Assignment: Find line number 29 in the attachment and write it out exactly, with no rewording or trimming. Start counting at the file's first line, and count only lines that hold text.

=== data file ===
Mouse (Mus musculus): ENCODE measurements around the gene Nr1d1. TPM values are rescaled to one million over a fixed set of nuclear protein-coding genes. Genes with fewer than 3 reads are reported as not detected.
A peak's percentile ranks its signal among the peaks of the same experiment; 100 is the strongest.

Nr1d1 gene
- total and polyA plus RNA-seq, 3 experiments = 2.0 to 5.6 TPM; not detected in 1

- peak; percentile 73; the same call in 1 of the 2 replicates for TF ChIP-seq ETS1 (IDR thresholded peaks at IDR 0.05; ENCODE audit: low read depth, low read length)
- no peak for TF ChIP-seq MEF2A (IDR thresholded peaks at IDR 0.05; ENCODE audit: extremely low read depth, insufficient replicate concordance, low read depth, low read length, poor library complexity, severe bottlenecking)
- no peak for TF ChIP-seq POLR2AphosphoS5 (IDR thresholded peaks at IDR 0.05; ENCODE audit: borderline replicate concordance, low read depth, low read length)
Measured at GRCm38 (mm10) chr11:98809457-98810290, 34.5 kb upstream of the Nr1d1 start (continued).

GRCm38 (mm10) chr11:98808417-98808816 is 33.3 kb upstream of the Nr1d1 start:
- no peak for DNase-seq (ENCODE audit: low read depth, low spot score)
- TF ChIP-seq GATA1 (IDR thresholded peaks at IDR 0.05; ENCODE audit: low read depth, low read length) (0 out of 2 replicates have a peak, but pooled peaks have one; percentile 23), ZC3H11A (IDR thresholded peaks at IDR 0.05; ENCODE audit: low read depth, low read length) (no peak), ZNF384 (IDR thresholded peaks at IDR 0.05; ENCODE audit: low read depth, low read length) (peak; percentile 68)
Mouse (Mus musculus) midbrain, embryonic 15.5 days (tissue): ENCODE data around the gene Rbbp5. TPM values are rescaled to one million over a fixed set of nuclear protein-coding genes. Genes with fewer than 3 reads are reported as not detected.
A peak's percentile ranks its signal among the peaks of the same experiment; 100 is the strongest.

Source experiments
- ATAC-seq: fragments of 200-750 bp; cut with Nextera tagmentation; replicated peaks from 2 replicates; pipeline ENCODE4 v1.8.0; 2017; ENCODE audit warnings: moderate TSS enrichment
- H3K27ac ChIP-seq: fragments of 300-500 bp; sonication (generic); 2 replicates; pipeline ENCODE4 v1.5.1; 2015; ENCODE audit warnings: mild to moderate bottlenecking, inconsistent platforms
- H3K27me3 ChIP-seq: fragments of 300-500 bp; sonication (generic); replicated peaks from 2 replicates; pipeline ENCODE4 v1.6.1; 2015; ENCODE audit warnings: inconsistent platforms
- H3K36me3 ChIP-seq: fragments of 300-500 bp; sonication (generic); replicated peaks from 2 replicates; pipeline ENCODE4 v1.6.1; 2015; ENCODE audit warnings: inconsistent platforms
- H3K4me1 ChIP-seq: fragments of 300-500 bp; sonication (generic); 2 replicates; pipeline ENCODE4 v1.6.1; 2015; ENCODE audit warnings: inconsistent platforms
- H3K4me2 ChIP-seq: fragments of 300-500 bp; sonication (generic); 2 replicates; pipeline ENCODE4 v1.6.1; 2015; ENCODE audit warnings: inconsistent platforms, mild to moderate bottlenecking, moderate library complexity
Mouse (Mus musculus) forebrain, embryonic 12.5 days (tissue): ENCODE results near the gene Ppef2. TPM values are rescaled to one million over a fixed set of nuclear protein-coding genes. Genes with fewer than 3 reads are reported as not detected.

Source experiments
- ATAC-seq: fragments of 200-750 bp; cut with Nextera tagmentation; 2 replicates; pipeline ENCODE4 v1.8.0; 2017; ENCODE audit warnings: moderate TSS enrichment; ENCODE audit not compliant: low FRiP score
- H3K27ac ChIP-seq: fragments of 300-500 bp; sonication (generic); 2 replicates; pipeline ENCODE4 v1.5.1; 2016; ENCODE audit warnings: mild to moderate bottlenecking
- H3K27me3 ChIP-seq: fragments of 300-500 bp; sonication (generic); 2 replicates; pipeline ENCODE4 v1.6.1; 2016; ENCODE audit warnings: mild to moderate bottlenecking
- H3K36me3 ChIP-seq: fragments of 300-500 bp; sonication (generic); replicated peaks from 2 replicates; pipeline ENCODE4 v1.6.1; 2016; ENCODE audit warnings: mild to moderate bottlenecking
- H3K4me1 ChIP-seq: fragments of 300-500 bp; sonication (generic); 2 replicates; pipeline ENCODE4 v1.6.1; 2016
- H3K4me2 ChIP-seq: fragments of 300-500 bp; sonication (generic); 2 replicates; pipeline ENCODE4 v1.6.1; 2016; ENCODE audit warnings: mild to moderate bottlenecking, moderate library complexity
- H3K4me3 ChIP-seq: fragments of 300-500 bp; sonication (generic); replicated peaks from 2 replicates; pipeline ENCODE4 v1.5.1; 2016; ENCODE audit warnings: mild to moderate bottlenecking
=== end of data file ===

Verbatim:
- H3K4me3 ChIP-seq: fragments of 300-500 bp; sonication (generic); replicated peaks from 2 replicates; pipeline ENCODE4 v1.5.1; 2016; ENCODE audit warnings: mild to moderate bottlenecking